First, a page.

• Silicon transistors do not operate at voltages higher than about 1,000 volts (SiC devices can be operated as high as 3,000 volts). In contrast, electron tubes have been developed that can be operated at tens of thousands of volts.
• High power, high frequency operation, such as used in over-the-air television broadcasting, is better achieved in electron tubes due to improved electron mobility in a vacuum.
• On average, a higher degree of amplification linearity can be achieved in electron tubes as compared to equivalent solid state devices, a characteristic that may be important in high fidelity audio reproduction.
• Silicon transistors are much more sensitive than electron tubes to an electromagnetic pulse, such as generated by a nuclear explosion.

## Types

 PNP P-channel NPN N-channel BJT JFET
BJT and JFET symbols
 P-channel N-channel JFET MOSFET enh MOSFET dep
JFET and IGFET symbols

Transistors are categorized by

• Semiconductor material: germanium, silicon, gallium arsenide, silicon carbide, etc.
• Structure: BJT, JFET, IGFET (MOSFET), IGBT, "other types"
• Polarity: NPN, PNP (BJTs); N-channel, P-channel (FETs)
• Maximum power rating: low, medium, high
• Maximum operating frequency: low, medium, high, radio frequency (RF), microwave (The maximum effective frequency of a transistor is denoted by the term fT, an abbreviation for "frequency of transition". The frequency of transition is the frequency at which the transistor yields unity gain).
• Application: switch, general purpose, audio, high voltage, super-beta, matched pair
• Physical packaging: through hole metal, through hole plastic, surface mount, ball grid array, power modules
• Amplification factor hfe (transistor beta)[9]

Thus, a particular transistor may be described as silicon, surface mount, BJT, NPN, low power, high frequency switch.

The 'BC' letters in a common transistor name like BC547B means

Prefix class Usage
BC Small signal transistor ("allround")
BF High frequency, many MHz
BD Withstands higher current and power
BA Germanium

### Bipolar junction transistor

The bipolar junction transistor (BJT) was the first type of transistor to be mass-produced. Bipolar transistors are so named because they conduct by using both majority and minority carriers. The three terminals of the BJT are named emitter, base, and collector. The BJT consists of two p-n junctions: the base–emitter junction and the base–collector junction, separated by a thin region of semiconductor known as the base region (two junction diodes wired together without sharing an intervening semiconducting region will not make a transistor). "The [BJT] is useful in amplifiers because the currents at the emitter and collector are controllable by the relatively small base current."[10] In an NPN transistor operating in the active region, the emitter-base junction is forward biased (electrons and holes recombine at the junction), and electrons are injected into the base region. Because the base is narrow, most of these electrons will diffuse into the reverse-biased (electrons and holes are formed at, and move away from the junction) base-collector junction and be swept into the collector; perhaps one-hundredth of the electrons will recombine in the base, which is the dominant mechanism in the base current. By controlling the number of electrons that can leave the base, the number of electrons entering the collector can be controlled.[10] Collector current is approximately β (common-emitter current gain) times the base current. It is typically greater than 100 for small-signal transistors but can be smaller in transistors designed for high-power applications.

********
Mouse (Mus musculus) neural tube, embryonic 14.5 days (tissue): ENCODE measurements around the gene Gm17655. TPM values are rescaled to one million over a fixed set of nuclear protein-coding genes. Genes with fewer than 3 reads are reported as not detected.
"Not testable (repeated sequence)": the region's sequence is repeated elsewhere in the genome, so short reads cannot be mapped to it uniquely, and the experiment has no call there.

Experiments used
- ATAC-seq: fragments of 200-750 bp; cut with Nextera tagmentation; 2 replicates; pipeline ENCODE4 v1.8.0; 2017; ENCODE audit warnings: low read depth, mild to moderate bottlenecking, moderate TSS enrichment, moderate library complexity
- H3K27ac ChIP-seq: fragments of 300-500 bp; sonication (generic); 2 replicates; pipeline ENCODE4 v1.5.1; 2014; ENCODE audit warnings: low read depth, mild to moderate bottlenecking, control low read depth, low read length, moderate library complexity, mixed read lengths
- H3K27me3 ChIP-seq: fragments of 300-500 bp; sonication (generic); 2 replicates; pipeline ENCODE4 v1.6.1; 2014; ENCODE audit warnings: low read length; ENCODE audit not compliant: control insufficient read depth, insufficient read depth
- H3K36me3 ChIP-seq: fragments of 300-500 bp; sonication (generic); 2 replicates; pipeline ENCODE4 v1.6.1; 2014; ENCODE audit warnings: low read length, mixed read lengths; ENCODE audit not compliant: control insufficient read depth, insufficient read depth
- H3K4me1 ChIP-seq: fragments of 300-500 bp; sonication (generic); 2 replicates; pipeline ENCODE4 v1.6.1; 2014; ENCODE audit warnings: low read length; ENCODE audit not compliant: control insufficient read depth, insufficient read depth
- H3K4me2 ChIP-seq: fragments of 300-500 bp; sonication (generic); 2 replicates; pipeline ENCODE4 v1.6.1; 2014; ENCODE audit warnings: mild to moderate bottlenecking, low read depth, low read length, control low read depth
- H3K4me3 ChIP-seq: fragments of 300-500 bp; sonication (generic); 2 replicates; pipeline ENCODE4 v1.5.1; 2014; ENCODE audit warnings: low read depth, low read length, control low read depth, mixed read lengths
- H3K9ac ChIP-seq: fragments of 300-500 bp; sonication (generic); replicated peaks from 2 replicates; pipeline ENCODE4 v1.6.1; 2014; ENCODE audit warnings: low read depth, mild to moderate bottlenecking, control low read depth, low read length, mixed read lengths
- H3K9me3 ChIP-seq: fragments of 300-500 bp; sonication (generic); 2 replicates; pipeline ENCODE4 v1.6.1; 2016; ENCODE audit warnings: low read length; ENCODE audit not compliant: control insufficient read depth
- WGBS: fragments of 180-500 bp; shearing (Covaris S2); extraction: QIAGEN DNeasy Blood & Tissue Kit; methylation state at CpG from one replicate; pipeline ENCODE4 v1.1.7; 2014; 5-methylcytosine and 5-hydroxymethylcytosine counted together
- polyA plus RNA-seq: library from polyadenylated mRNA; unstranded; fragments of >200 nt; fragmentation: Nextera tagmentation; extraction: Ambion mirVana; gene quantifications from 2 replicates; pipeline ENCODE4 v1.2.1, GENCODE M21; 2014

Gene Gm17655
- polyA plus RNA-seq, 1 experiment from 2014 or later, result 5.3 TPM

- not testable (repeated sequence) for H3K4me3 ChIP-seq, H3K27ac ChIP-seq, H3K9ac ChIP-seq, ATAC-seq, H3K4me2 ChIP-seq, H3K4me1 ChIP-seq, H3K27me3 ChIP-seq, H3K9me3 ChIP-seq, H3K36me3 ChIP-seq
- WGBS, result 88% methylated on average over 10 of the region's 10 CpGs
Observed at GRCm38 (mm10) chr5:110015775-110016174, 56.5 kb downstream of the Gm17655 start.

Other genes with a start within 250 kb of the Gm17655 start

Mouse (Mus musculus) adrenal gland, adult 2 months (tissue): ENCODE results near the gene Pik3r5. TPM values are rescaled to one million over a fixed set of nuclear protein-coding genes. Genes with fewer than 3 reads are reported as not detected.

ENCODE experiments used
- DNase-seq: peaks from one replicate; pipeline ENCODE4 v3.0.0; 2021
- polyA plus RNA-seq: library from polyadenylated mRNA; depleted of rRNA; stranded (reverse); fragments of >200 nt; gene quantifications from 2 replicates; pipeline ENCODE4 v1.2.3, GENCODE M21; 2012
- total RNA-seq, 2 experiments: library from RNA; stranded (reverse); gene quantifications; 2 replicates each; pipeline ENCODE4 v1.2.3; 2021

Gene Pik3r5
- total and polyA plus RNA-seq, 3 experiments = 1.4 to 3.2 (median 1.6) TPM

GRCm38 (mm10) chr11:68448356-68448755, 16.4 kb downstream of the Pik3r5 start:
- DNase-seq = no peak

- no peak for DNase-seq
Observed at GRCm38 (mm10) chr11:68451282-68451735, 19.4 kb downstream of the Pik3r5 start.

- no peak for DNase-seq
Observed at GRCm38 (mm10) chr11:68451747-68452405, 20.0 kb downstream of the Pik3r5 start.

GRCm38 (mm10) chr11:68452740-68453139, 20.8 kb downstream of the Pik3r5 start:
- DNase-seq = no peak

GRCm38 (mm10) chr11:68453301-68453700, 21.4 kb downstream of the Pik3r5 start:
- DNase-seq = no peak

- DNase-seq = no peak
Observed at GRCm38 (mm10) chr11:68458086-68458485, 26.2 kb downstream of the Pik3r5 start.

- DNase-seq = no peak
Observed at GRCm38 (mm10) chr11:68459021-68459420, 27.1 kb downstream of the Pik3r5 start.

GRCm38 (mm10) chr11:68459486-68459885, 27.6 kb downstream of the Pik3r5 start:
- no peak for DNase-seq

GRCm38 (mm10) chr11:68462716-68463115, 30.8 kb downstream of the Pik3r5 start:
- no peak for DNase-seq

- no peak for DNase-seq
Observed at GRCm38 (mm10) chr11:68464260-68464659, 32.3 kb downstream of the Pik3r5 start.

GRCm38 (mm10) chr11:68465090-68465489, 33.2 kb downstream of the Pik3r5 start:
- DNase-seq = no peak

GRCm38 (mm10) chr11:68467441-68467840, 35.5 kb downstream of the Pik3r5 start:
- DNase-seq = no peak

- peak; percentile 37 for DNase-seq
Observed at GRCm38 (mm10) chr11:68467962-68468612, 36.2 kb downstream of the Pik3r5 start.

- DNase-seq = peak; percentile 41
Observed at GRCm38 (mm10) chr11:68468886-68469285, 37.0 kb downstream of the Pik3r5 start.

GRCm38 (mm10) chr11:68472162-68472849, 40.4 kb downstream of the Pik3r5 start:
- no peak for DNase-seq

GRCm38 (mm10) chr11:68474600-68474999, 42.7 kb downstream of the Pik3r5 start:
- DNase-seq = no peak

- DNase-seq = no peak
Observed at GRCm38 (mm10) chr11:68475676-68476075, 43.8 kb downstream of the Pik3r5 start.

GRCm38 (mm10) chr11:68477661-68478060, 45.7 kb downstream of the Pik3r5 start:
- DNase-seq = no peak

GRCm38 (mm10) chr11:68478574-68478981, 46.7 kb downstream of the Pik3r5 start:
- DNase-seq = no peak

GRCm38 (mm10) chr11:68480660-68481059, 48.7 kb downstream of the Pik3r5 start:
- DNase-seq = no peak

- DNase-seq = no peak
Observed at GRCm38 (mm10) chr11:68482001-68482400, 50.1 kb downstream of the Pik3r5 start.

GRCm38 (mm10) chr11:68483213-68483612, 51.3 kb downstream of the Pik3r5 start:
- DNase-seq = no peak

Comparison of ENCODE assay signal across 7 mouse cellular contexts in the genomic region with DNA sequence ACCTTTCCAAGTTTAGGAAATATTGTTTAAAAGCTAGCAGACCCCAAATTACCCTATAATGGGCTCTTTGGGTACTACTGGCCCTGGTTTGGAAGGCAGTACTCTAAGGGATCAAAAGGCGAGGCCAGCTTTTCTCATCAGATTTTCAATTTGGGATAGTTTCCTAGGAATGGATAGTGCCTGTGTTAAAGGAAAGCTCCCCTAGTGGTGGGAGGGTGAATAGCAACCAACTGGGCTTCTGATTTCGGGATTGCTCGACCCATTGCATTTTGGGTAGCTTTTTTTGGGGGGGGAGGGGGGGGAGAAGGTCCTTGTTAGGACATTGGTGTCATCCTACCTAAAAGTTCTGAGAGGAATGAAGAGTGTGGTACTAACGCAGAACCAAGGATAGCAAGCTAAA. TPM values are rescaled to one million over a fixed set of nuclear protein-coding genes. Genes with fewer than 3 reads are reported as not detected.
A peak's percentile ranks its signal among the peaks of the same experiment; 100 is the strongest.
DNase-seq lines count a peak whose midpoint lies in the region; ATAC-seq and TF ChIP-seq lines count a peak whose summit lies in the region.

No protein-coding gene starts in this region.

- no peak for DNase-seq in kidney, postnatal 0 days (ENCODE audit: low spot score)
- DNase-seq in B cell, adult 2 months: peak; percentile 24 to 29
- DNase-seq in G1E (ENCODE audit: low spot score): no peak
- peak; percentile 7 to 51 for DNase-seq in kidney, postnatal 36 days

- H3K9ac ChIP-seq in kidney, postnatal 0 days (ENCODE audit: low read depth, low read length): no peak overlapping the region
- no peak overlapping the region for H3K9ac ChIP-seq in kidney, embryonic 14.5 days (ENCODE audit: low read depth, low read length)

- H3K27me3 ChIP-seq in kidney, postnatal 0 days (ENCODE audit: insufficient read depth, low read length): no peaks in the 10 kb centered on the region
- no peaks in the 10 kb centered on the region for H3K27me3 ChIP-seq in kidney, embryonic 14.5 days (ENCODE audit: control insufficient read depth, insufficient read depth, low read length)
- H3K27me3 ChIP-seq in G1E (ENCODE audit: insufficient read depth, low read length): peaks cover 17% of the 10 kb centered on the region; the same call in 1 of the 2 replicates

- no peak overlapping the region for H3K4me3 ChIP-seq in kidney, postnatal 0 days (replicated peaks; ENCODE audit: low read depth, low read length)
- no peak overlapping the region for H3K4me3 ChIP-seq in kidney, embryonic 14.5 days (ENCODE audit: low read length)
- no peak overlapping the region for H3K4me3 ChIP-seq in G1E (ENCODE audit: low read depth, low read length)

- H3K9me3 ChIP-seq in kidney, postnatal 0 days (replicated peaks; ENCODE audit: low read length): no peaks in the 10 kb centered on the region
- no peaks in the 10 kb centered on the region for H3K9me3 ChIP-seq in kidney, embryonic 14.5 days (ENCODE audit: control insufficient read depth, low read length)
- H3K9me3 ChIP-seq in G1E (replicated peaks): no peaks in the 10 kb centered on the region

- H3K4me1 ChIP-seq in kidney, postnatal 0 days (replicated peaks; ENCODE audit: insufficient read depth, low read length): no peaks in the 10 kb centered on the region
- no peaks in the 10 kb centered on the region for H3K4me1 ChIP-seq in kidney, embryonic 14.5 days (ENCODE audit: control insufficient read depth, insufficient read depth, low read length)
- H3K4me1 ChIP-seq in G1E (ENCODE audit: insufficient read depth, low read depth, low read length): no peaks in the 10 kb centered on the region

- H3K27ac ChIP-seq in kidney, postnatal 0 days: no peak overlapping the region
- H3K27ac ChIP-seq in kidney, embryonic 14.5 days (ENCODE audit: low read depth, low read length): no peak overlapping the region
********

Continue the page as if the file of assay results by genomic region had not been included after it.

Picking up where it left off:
Unlike the FET, the BJT is a low–input-impedance device. Also, as the base–emitter voltage (Vbe) is increased the base–emitter current and hence the collector–emitter current (Ice) increase exponentially according to the Shockley diode model and the Ebers-Moll model. Because of this exponential relationship, the BJT has a higher transconductance than the FET.

Bipolar transistors can be made to conduct by exposure to light, since absorption of photons in the base region generates a photocurrent that acts as a base current; the collector current is approximately β times the photocurrent. Devices designed for this purpose have a transparent window in the package and are called phototransistors.

### Field-effect transistor

The field-effect transistor (FET), sometimes called a unipolar transistor, uses either electrons (in N-channel FET) or holes (in P-channel FET) for conduction. The four terminals of the FET are named source, gate, drain, and body (substrate). On most FETs, the body is connected to the source inside the package, and this will be assumed for the following description.